Artist Keil Borrman

Keil Borrman was born in Ohio in 1981, but he spent most of his childhood in Connecticut. From 4th grade on, he focused on playing the cello. In high school, that passion was replaced by painting, which prompted him to attend the Art Institute in Chicago. Later, he completed a Master of Fine Arts at the Columbia University School of the Arts. He now lives with his wife Bec and their two dogs in North Norway on a farm that they have begun to renovate and hope one day to restore to an active farm.


I was born in Ohio, in 1981. We lived in a big contemporary house, we had a big fancy boat, and my dad drove a fancy car. And then it was all gone. The Ethan Allen Gallery we owned went up in flames, and we were never able to recover.

After that, we moved to Connecticut and lived with my mother’s parents. They didn’t have much money, but they had bought a house in what was now a wealthy suburb. So I grew up without money in this very wealthy town. There was a clear division between my experience and that of my friends. They went away to summer camp, and during winter break, they went to Club Med somewhere. We stayed home.

My parents separated when I was in 2nd grade and my dad moved to the other side of the country. The divorce was finalized when I was in 5th grade. After that, I really didn’t see my dad much.

My mother’s father was a commercial artist. By the time we moved in with them, he was starting to do more of his own work at home. I’d watch him work in his studio. He’d hand me tracing paper, and I’d trace images of World War II planes from books. That got me drawing at an early age.

After he died, my mom was supporting three kids on a single income, and she was taking care of the house and her mother as best she could. She became the head secretary at one of the elementary schools in town. Looking back on it, it amazes me that she was able to hold everything together.

During summer vacation, we would go in and work with her. Orders would come in for teachers’ classrooms,q and we’d help her separate and break out the orders for the different classes. I remember stuffing envelopes with information for teachers about the coming school year.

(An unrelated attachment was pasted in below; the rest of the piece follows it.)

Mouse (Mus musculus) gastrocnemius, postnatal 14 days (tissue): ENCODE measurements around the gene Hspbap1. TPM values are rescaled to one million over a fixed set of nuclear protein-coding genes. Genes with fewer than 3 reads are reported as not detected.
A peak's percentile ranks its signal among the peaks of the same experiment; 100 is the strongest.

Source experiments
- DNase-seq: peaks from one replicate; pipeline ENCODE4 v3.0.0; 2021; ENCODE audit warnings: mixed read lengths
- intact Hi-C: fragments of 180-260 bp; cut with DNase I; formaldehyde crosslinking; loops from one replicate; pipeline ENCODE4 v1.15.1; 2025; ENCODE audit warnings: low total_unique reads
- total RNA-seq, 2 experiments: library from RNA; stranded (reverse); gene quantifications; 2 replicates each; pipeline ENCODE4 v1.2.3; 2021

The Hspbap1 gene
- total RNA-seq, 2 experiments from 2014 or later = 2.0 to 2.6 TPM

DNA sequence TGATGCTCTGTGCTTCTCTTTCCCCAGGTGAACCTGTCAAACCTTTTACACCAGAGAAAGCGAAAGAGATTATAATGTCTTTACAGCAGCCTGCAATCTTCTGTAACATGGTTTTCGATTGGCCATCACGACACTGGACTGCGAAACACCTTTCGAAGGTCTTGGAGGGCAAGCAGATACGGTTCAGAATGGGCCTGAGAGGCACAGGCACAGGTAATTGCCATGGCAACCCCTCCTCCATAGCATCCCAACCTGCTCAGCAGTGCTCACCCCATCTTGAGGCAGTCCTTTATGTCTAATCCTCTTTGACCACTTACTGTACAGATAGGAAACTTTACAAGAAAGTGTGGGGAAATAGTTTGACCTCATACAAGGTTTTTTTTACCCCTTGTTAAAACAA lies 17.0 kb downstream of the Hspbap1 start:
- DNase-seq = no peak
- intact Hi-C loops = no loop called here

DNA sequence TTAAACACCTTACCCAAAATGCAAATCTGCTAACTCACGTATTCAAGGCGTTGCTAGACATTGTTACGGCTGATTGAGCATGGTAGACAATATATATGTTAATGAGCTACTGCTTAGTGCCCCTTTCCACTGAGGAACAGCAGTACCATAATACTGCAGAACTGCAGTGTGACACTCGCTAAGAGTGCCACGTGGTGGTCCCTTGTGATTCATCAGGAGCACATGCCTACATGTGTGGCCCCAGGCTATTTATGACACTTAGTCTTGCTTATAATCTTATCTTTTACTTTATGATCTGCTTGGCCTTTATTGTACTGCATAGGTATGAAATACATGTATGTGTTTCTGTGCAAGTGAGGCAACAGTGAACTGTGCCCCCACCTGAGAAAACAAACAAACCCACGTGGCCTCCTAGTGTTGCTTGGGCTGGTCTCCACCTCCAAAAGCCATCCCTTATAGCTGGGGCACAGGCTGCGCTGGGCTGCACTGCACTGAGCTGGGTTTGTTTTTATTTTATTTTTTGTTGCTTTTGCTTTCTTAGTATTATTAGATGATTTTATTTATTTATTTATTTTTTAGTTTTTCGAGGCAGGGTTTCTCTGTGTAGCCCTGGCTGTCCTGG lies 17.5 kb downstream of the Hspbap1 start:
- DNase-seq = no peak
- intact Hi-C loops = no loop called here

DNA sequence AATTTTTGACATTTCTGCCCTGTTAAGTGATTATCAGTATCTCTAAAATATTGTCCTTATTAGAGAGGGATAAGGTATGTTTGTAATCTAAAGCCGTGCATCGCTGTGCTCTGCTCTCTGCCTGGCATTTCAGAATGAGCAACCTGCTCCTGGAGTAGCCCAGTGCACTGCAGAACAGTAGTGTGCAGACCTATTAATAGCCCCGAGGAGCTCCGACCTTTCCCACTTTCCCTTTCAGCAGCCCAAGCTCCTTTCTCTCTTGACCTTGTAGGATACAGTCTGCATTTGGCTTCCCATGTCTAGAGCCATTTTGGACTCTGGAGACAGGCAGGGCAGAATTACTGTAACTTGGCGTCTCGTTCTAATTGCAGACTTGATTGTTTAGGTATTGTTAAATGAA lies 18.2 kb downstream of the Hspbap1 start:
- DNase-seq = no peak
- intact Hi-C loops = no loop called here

It was in high school that I started thinking, “Well, I’ll go to art school.” What prompted that was seeing Basquiat when I was a freshman. I was obsessed with David Bowie at that point, and he played Andy Warhol. Seeing the way Jeffrey Wright portrayed Jean-Michel Basquiat in the studio made a huge impression on me. When I got home that night, I wanted to paint. My grandfather had died years before, but we still had his materials. I found some paint, and the next day I made a couple of paintings on poster board. After that, I started painting all the time.

I was having fun with it at home. I didn’t want to sit down and be put in front of a still life. Painting was something I did on my own. Later, I took a drawing class, which was great because it wasn’t about sitting in front of an object and learning how to draw it. It was about learning how to see it. When you can actually see what’s in front of you, you can draw it.

I went to the Art Institute in Chicago for undergrad and focused on painting and drawing. I had some professors there who played a big role in my education. Susanna Coffey gave us an assignment in her drawing class that sent me off in the direction of thinking I’ve been operating in ever since. We chose an object to draw from the Art Institute’s museum, and every Tuesday during class, we would draw that same object. The project for that semester was to use those class drawings as the basis for a group of 30 drawings.

The object I picked was this little oil painting by the French Romantic painter, Eugène Delacroix that was called “Lion Attacking Arab on Horseback.” Sitting in front of that work for several hours every week and drawing it—and later developing a group of works from those drawings—had a big impact on me. Rather than working from its composition and from what it looked like, the assignment was to think about the relationship of Delacroix’s source material to what was actually going on in the painting. As I spent the semester looking at that little painting, it came together with everything else I’d been learning about post-colonialism.

That was the first time I was able to get into something that deeply. After that, I went to grad school at Columbia, also for painting. The program at Columbia was a mess. There was infighting between two factions of the faculty. That became a pretty dominant part of my grad school experience.

Since then, there have been big chunks of time when I’ve wanted nothing to do with other people’s art. Grad school is partly responsible for that, but a lot of it comes from working for six years as an art handler. I was constantly taking art from storage and hanging it in collectors’ homes. I began to see an ugly side of the art world. Artistic works have become financial tools. They’re investments. Collectors choose a painting that will look nice in their living room, and later, they auction it off. All of that made me a very angry artist for a while.

Moving up here has helped to change that a little. Bec and I have this farm, and we’re dreaming about what we can do with it. I’ve begun to think of it, the farm, as an art project, and I’m feeling pretty good about bringing it back around.

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